In a story right out of Spielberg’s 1993 masterpiece, scientists have recently announced an astounding discovery – a brilliantly preserved dinosaur embryo from up to 72 million years ago.

Here’s a close look at an artist’s rendition, made by the team at the University of Birmingham.

Dinosaur Embryo

Belonging to a species named Oviraptorosaur, the fossil was discovered in Ganzhou, southern China. As the paleontology world’s latest darling, it’s even been christened with a name – ‘Baby Yingliang’.

A Fascinating New Discovery

Dinosaur Embryo

“It is one of the best dinosaur embryos ever found in history,” University of Birmingham researcher Fion Waisum Ma, who co-authored a paper in the journal iScience, told the AFP news agency on Tuesday.

Ma and her team discovered the little dino in a unique position as well. As one of the later species of dinosaurs, Baby Yingliang was discovered in a unique posture, with its feet on either side and back curled. This has never been observed in dinosaurs but is similar to how birds are positioned within their eggs.

This position is called ‘tucking’, and helps the baby animal effectively hatch. Older, less evolved creatures have a higher rate of hatching deaths.

According to Ma, “This indicates that such behaviour in modern birds first evolved and originated among their dinosaur ancestors.”

What Would A Grown-Up Baby Yingliang Look Like?

Baby Yingliang measures about 27cm (10.6 inches) long from head to tail and lies inside a 17cm- (6.6 inch)-long egg at the Yingliang Stone Nature History Museum.

As an Oviraptorosaur or ‘egg thief lizard’, its species was a quick, feathered scavenger – first documented nearly 100 years ago by American paleontologists.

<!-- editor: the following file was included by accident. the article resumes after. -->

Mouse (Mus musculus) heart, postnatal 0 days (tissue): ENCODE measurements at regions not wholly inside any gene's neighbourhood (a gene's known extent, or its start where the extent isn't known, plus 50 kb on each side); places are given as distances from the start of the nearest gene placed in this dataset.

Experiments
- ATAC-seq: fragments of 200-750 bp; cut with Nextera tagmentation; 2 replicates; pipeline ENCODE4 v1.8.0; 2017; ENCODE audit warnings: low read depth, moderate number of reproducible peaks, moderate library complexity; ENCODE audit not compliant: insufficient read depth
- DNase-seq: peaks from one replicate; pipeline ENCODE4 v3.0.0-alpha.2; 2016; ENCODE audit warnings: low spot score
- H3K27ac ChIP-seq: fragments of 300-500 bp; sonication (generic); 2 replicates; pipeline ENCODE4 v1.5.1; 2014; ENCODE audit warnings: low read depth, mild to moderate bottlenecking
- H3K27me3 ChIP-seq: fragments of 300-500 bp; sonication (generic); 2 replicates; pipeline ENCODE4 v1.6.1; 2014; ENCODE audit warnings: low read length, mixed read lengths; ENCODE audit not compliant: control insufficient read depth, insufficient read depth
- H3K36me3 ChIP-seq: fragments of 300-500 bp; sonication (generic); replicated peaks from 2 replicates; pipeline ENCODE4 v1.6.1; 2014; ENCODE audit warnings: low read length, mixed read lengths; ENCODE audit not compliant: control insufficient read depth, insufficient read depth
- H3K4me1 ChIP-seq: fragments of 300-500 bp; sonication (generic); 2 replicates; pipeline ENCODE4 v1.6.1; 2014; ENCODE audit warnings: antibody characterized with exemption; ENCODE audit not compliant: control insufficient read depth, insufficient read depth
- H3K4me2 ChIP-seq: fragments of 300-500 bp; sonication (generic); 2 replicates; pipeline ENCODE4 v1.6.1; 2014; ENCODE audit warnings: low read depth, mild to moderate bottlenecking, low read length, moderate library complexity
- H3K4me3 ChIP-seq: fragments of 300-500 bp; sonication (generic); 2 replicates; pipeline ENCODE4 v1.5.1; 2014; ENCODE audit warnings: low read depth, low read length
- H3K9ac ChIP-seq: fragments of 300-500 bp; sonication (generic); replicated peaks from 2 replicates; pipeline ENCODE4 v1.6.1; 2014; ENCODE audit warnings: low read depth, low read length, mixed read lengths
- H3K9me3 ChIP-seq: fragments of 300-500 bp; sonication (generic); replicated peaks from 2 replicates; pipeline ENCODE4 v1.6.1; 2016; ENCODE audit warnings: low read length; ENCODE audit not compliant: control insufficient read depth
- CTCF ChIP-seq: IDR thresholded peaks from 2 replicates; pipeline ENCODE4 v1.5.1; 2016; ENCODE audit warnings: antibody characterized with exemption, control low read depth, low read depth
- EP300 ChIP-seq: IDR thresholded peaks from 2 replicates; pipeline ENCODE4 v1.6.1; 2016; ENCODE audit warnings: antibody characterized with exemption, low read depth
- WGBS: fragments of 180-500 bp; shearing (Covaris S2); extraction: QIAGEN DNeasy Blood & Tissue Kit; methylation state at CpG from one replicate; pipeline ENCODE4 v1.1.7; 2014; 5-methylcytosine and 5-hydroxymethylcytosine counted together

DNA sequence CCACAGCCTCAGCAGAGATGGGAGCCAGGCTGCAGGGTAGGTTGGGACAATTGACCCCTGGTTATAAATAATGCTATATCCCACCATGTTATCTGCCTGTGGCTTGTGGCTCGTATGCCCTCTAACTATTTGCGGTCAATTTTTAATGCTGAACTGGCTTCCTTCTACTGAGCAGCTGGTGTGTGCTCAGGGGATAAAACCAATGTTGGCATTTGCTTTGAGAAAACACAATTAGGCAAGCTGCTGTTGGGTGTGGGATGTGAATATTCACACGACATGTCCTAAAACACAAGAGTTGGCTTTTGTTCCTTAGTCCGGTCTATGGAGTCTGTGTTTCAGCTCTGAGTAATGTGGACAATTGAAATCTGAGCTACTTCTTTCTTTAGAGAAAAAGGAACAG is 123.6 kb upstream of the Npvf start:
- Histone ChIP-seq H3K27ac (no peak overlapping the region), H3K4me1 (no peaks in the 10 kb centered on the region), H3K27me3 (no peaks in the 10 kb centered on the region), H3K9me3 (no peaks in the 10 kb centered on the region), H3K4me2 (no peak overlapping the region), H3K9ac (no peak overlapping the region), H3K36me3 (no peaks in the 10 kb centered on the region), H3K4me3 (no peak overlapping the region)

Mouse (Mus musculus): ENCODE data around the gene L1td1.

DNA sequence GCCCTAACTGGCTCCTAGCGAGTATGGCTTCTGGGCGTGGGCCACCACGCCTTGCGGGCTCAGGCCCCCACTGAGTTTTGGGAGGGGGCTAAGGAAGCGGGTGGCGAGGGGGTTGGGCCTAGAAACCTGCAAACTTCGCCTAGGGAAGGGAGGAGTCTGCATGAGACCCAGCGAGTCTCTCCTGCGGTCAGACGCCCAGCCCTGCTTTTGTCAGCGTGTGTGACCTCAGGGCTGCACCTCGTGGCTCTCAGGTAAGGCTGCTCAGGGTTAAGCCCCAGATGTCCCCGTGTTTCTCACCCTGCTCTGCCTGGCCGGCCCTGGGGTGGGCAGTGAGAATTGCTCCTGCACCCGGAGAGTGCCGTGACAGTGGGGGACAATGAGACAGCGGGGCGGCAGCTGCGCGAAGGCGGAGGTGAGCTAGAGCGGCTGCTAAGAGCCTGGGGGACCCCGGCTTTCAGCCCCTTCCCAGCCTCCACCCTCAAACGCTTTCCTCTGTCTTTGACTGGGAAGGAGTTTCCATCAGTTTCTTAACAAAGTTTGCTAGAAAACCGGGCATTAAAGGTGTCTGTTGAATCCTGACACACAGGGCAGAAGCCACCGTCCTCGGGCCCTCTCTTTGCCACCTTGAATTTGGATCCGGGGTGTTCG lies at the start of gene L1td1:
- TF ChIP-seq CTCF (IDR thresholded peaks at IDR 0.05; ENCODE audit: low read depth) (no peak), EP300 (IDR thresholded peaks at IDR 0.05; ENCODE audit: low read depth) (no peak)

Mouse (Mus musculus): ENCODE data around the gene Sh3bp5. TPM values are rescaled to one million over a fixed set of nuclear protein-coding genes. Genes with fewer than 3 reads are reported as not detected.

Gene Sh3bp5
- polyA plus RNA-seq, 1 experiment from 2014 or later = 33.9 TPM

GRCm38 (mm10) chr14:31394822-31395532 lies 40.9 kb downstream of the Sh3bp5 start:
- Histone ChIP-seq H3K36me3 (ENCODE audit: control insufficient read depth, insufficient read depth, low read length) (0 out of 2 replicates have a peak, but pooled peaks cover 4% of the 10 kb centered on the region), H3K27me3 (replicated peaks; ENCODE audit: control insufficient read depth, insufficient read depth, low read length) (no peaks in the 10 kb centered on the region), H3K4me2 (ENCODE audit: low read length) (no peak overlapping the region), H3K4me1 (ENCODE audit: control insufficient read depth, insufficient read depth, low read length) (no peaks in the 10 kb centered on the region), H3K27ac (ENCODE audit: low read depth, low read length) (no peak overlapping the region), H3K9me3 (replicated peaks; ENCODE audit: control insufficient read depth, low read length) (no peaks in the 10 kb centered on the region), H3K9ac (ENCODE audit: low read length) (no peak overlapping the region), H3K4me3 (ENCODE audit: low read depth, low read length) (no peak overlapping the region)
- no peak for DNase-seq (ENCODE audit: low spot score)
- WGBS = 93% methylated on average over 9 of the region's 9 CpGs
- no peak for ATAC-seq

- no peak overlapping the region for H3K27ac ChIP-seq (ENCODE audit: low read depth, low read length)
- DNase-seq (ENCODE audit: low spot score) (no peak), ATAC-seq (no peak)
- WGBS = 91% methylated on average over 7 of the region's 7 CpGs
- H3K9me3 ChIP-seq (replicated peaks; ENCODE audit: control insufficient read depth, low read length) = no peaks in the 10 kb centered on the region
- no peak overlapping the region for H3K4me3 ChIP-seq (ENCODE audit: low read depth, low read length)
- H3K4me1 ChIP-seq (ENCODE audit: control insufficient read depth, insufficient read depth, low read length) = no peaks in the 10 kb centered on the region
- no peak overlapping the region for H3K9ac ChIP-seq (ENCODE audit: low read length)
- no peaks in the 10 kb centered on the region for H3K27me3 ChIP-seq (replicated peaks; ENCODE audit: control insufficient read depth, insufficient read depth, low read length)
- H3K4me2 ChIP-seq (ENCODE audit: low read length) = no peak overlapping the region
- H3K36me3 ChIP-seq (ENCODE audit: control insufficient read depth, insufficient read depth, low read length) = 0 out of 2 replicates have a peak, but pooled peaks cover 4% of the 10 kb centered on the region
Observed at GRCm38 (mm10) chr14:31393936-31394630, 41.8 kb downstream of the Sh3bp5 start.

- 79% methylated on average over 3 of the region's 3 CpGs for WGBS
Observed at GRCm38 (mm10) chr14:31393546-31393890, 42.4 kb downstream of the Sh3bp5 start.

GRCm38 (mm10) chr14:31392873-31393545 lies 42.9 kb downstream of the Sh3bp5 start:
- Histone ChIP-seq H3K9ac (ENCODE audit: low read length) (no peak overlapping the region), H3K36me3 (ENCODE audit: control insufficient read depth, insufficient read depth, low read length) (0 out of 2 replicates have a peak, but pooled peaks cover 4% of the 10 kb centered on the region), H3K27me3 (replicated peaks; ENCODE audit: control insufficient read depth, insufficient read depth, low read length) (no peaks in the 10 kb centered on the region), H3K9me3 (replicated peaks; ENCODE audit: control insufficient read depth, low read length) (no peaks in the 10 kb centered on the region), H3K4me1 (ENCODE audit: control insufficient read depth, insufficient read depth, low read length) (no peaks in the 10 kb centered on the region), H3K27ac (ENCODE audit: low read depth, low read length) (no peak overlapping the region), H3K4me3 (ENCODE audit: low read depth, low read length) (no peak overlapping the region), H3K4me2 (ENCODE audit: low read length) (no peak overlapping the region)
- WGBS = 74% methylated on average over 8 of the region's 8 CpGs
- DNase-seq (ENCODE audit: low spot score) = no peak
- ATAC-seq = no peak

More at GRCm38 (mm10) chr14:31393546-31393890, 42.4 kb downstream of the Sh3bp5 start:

Here’s a great CGI reconstruction of the dino produced by BBC Earth:

While it isn’t clear how large Yingliang would have grown, the species has fossils that range from the size of turkeys to that of massive 8-meter long beasts. The team estimates that the baby dino may have grown two or three meters long if it survived to adulthood, with a mainly plant-based diet.

“This dinosaur embryo inside its egg is one of the most beautiful fossils I have ever seen,” said Professor Steve Brusatte of the University of Edinburgh, part of the research team, in a statement.

“This little prenatal dinosaur looks just like a baby bird curled in its egg, which is yet more evidence that many features characteristic of today’s birds first evolved in their dinosaur ancestors.”

The team at the University of Birmingham is hard at work, aiming to reconstruct the little creature’s skeleton using sophisticated imaging techniques. 

While it’s unlikely that we’ll be seeing real-life examples soon, it’s a big win for dinosaur enthusiasts around the world, and a reminder of how amazing our natural sciences can be.

(Image Sources: Universal Pictures, University of Birmingham/Lida Xing)